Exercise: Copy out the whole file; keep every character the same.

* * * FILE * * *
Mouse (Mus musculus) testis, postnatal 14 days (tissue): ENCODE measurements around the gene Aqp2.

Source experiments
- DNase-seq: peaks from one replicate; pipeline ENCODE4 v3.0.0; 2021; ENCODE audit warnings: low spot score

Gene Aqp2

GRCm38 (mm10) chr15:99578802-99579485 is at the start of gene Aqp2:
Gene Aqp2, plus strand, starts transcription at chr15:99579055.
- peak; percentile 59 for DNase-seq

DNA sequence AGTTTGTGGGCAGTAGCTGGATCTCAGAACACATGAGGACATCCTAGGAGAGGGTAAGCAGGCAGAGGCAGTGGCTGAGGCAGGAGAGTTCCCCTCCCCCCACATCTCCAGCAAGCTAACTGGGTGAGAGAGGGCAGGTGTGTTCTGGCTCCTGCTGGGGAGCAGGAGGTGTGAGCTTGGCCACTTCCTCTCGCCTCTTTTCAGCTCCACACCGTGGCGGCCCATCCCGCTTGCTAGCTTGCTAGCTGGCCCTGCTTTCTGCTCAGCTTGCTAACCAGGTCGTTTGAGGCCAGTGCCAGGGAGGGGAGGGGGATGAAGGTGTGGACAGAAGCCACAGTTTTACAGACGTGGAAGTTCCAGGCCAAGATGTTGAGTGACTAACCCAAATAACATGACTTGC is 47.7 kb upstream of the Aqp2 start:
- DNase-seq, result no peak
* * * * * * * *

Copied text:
Mouse (Mus musculus) testis, postnatal 14 days (tissue): ENCODE measurements around the gene Aqp2.

Source experiments
- DNase-seq: peaks from one replicate; pipeline ENCODE4 v3.0.0; 2021; ENCODE audit warnings: low spot score

Gene Aqp2

GRCm38 (mm10) chr15:99578802-99579485 is at the start of gene Aqp2:
Gene Aqp2, plus strand, starts transcription at chr15:99579055.
- peak; percentile 59 for DNase-seq

DNA sequence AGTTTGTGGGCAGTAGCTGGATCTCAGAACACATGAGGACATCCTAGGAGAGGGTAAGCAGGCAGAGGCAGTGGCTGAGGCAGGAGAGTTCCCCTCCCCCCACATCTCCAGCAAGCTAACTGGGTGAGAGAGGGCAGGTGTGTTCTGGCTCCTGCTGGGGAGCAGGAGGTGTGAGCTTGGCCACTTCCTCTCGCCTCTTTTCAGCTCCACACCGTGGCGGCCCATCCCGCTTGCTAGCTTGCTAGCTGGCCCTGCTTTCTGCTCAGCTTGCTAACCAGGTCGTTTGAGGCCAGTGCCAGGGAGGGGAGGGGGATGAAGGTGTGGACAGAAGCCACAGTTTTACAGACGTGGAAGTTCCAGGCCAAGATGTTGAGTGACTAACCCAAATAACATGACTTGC is 47.7 kb upstream of the Aqp2 start:
- DNase-seq, result no peak